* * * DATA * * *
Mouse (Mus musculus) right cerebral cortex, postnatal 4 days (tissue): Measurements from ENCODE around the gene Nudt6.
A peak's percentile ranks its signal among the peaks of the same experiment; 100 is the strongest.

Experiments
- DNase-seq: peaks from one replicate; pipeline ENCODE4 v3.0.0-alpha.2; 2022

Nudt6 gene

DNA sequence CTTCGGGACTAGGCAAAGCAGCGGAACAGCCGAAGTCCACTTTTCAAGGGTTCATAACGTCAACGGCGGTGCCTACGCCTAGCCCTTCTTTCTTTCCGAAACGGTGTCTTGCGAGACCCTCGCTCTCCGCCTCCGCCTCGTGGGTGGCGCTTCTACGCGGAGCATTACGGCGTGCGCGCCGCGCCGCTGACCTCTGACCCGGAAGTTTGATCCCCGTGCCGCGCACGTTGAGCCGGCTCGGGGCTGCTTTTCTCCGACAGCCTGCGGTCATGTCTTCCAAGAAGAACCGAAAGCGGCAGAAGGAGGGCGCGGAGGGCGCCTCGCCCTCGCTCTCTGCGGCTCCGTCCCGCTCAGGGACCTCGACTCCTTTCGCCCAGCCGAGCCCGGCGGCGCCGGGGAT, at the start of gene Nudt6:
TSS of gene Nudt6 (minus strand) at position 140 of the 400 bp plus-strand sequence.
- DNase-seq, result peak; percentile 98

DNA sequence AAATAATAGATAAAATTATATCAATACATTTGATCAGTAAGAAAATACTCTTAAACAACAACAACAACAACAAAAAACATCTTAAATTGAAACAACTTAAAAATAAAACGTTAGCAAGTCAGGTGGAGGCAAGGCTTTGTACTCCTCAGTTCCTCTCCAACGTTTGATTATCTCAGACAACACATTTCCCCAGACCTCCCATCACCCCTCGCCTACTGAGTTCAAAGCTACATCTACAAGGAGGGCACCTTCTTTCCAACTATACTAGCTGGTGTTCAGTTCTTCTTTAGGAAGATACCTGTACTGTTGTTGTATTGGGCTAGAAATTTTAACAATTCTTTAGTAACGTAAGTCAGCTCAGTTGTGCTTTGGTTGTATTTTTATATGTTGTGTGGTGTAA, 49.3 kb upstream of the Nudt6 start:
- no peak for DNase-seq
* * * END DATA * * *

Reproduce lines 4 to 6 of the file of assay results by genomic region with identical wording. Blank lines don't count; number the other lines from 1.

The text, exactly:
- DNase-seq: peaks from one replicate; pipeline ENCODE4 v3.0.0-alpha.2; 2022

Nudt6 gene

DNA sequence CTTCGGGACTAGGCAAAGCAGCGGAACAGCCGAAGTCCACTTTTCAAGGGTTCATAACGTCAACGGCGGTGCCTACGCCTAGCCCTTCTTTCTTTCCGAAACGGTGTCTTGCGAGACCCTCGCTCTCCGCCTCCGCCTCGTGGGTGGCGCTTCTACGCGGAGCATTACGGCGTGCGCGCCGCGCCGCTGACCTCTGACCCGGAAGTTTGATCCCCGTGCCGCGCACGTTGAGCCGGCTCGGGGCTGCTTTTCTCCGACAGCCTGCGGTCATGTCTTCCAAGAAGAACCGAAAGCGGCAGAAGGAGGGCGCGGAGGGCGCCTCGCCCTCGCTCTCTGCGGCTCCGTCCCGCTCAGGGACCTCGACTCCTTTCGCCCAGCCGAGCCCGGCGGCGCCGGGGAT, at the start of gene Nudt6: